What is more, the the same compañero who pointed this out to me briefly discusses the HackBol project, started several years ago by five anonymous Bolivians (who never met) who provided a patriotic service to sites with poor security: hacking them in order to highlight their weaknesses, so as to prevent future incursion by foreigners.
This isn’t the first example of benevolent hacking, but it might be the most patriotic: as well as using the attention to promote campaigns against software patents and child pornography, the group posted messages on the commandeered sites telling the sysadmins to tighten up security in the name of Bolivia’s international reputation. In an example of active citizenship and pride in the Patria: the messages went beyond, ‘Your s3cur1ty suck5 h4h4 n00b! – 1337 h4x0r’ but went as far as to upbraid them for bringing Bolivian webdesign into bad repute and leaving the country open to attacks from Brazilian and Argentinian crackers.
We have just one word for the security on this site – USELESS. We’ve come to stay, to show that there are educated and capable people in Bolivia who go further than taking exams where they ask you what the ‘mount’ command does. The situation we’re living in in Bolivia is DISASTROUS and all the fault of of governers who only want to get rich and abuse the trust the people place in them
and in another case:
Why do we do this? Because we’re tired of seeing how foreign groups take over ‘cracking’ Bolivian servers, and so that you know that Bolivia isn’t behind in these ‘matters’, the seed was planted and now we are growing!
But DarkRho, one of the 1337 team involved looks back on it reflectively, saying how he prefers to dedicate himself to open source projects these days and thereby work for the common good:
‘To do a ‘deface’, find a bug in a badly-made php application, compile an exploit and look for vulnerable servers, obtain admin privileges, is a fun and exciting challenge. But to help people and form a community goes further than personal satisfaction and ego. We all walk isolated, obtaining knowledge here and there, but it’s difficult for us to help others arrive to the point that we have arrived at.’
Open Source philosophy and Bolivian patriotism and public-spiritedness: it’s a match made in cyberspace.
Remember how last year, the Minister for Agrarian Reform, his employees and a load of Guarani people were kidnapped, beaten up and threatened by cartoon-baddy estate owner Ronald Larsen as they went about trying to establish legal titling for indigenous lands in the East? No?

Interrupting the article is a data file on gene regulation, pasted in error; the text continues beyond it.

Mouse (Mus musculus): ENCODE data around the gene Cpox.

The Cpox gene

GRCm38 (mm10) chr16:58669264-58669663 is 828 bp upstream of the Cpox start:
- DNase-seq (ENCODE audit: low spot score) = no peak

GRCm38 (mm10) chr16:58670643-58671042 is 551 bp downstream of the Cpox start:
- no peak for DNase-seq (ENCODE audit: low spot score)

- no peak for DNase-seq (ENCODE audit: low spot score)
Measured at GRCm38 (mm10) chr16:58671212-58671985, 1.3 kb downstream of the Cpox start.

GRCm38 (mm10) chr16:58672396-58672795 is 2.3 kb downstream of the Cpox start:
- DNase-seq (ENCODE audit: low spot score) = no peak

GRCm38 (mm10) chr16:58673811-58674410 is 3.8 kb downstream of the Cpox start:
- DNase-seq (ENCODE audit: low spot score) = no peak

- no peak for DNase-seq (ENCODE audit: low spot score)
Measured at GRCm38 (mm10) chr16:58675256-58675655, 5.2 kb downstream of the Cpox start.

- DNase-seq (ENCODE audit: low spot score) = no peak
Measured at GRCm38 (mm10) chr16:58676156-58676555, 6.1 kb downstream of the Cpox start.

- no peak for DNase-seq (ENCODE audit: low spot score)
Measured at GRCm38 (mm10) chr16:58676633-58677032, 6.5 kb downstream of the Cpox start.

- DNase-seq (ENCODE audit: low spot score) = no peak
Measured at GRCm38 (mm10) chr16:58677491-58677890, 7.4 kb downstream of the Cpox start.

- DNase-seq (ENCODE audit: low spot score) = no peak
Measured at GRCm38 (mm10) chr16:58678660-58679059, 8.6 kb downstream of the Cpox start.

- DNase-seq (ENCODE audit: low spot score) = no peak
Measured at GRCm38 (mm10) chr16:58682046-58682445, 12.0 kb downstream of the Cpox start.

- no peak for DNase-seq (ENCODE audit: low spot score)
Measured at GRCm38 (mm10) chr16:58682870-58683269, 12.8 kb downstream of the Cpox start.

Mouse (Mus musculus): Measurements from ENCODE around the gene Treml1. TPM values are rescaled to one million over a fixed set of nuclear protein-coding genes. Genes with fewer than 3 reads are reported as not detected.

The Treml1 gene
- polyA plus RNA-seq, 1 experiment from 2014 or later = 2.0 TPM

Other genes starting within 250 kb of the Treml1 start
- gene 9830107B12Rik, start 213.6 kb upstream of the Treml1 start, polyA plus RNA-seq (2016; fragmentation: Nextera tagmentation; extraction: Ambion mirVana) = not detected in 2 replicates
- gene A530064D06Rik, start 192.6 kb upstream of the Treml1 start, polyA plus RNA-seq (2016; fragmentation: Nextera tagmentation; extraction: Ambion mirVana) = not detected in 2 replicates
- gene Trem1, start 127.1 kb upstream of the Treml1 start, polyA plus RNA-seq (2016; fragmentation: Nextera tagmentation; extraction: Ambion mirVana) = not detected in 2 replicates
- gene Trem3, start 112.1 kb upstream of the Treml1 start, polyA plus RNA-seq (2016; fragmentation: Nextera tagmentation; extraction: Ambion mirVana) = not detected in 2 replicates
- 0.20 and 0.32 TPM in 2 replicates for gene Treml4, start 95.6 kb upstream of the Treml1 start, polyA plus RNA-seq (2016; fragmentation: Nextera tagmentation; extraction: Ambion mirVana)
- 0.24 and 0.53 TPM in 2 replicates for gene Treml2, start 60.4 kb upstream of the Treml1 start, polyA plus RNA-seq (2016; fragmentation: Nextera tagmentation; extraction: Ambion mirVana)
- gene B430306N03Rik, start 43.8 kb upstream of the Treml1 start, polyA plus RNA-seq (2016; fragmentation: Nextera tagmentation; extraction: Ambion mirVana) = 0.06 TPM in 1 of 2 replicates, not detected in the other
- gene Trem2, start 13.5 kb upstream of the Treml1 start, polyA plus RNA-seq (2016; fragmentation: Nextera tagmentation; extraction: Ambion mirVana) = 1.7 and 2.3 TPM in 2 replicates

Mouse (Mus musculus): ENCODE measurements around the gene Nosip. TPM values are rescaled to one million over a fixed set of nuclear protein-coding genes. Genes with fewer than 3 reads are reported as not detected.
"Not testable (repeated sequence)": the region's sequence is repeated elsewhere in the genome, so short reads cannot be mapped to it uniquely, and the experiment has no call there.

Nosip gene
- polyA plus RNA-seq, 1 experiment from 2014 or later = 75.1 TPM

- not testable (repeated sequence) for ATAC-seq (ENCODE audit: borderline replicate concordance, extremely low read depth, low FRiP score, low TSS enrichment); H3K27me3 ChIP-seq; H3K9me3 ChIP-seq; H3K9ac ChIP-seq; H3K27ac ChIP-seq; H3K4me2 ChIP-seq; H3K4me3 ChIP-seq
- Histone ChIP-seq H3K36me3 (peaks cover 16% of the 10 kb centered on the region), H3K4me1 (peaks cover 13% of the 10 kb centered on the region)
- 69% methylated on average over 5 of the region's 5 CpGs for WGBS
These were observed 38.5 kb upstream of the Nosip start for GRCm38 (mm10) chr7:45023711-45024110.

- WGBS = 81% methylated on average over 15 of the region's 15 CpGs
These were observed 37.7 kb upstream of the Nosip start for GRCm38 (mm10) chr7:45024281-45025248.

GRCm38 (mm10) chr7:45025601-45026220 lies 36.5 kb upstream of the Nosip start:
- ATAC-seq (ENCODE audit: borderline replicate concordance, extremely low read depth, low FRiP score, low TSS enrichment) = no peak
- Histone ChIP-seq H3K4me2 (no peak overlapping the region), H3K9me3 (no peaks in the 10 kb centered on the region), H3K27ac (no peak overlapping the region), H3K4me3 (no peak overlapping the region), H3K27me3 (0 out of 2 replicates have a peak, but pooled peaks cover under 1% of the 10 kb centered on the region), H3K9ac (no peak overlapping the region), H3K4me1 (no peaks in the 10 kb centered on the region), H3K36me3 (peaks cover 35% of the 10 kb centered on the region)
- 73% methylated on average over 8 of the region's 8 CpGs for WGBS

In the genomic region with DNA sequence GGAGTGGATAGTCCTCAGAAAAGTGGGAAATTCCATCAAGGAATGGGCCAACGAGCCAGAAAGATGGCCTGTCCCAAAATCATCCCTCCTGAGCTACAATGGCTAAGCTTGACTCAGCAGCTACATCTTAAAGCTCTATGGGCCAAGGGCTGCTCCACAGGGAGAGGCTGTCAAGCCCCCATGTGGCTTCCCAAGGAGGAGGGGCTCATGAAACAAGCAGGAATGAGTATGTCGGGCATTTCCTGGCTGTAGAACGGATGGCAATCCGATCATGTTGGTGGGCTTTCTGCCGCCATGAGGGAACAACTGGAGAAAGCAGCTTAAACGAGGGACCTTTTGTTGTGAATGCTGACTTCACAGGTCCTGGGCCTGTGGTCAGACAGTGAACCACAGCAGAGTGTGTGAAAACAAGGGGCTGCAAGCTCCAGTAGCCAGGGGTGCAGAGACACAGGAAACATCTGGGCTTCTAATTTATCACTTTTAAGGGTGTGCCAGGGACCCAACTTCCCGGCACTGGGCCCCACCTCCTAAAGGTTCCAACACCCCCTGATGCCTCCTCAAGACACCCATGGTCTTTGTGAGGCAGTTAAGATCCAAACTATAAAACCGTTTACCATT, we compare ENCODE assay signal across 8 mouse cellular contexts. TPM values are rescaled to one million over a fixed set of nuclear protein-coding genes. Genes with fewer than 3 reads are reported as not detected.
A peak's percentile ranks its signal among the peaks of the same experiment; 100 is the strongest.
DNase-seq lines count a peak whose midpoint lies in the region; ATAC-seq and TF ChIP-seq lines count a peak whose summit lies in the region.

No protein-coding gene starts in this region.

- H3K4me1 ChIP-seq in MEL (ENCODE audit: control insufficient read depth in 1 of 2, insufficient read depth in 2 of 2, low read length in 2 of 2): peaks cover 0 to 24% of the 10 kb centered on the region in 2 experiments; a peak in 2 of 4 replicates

Larsen’s the rancher from Montana who moved to Bolivia in the late 60s and, along with his family, bought up land three times the size of the city of Santa Cruz. Luckily for him, like many estates in the area, his ranch came with a captive labour force of indigenous Guarani people, who have been working there in conditions of servitude ever since.
Last year, a fact-finding mission from the Inter-American Human Rights Commission of the Organisation of American States and the Bolivian government investigated forced labour and servitude on various large estates in Santa Cruz and other departments, and found that hundreds of Guarani families were living in conditions ‘analogous to slavery’, where landowners had supplanted the State and were operating with impunity, obliging people to work for laughably low pay or none at all, preventing them from getting an education or living in humane conditions, limiting their movements and violently repressing attempts to organise, create or join a trade union or speak to human rights organisations.
Even after being held at gunpoint by Larsen’s thugs for a couple of days and then kicked out of the area, the personnell from the Ministry of Agrarian Reform returned later on last year to carry on with the investigations and legal processes to find out if the land on this estate and others was held legally, and if people were being forced to live in conditions of servitude, in violation of various international laws (and, you know, basic human decency). They found a whole shitload of weapons, to start with, and they must have found evidence of substantial human rights violations, because guess what? The Larsens and several other